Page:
Editor's note: This is the first in a four-part series on navigating the policy world while driving your business toward success.
Approaching your policy agenda from a business point of view -- and vice versa -- can improve your company's environmental innovation and effectiveness. Think about it: Smart environmental innovation uses insights and tools from the business, government and non-profit sectors, and policy weaves through all three.
Based on our experience working at the intersection of business and policy we've put together four key principles that we think can help you and your team be effective:
1. Remember that policy is about revenue and growth, not just defense;
2. Pursue a policy agenda with a team that has balanced knowledge across business, innovation and policy;
3. Apply marketing best practices to policy;
4. Choose wisely when identifying partners on policy matters.
Over the next 4 weeks, we'll post thoughts on each of these principles. This week's post focuses on the first principle.
There's a sense of universal truth to prizefighter Jack Dempsey's favorite expression that "the best defense is a good offense." When Washington offices of global businesses focus solely on defense, as they typically do, they miss opportunities to spur innovation, gain a competitive advantage and drive sustainable growth. For this reason, today's government affairs offices need to organize and strategize for offense. Here are a few strategies to keep in mind:
• Re-wire for offense. Government affairs offices are intrinsically wired for defense and caution, and this needs to be addressed frankly to re-wire for greater effectiveness. Particularly in the clean energy/environmental space, the role of an effective government affairs team is as much about identifying new opportunities for revenue and growth as it is about protecting policy interests and fighting regulation -- resulting in a policy strategy that becomes a critical component of the company's growth strategy.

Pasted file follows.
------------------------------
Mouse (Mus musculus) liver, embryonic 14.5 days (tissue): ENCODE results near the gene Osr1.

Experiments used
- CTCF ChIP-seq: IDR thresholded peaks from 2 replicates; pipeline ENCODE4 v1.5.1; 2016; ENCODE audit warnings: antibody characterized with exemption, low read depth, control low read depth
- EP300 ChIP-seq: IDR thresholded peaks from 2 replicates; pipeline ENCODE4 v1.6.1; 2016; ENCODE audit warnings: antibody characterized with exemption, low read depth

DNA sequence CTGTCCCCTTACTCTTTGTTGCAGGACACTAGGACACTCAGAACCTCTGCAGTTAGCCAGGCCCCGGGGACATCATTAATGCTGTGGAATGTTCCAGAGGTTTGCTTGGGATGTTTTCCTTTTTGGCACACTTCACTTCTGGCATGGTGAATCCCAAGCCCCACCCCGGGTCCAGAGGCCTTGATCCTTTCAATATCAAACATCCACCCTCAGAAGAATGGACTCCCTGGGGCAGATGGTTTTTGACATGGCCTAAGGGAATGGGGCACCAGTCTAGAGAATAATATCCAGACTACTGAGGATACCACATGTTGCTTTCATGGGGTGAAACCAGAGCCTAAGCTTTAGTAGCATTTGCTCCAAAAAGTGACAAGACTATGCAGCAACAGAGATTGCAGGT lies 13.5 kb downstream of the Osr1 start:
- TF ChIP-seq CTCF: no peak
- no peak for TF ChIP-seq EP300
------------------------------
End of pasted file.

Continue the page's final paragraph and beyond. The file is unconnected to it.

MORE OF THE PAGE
While the DC offices of most large utilities have typified the tendency toward defense, executives at the more innovative utility players have ensured their Washington teams -- as well as their state government affairs teams -- look at policy levers as means to drive growth. PG&E, Exelon and NRG, for example, have actively supported policies and programs which encourage a shift to cleaner energy, a promising source of growth and profitability for their organizations. Consequently, Exelon's recent victory on legislation enabling business models for smart grid technology and energy efficiency is classic "good offense."
• Define the relationship. Central to this theme of re-wiring is asking yourself what the government means to you. Is the government a regulator, customer or collaborator? If you're thinking of government as an integration of all three, you may be better positioned than your peers to take advantage of changing government attitudes and related policies and programs. Last year, Boeing and the National Renewable Energy Laboratory (NREL) signed a memorandum of understanding to deploy next-generation energy technology and systems for the Department of Defense and the commercial sector. Ultimately, this agreement underscored the unique opportunities available to inventive private and public sector collaborations.
Next week: Build a balanced team to focus on business, innovation and policy.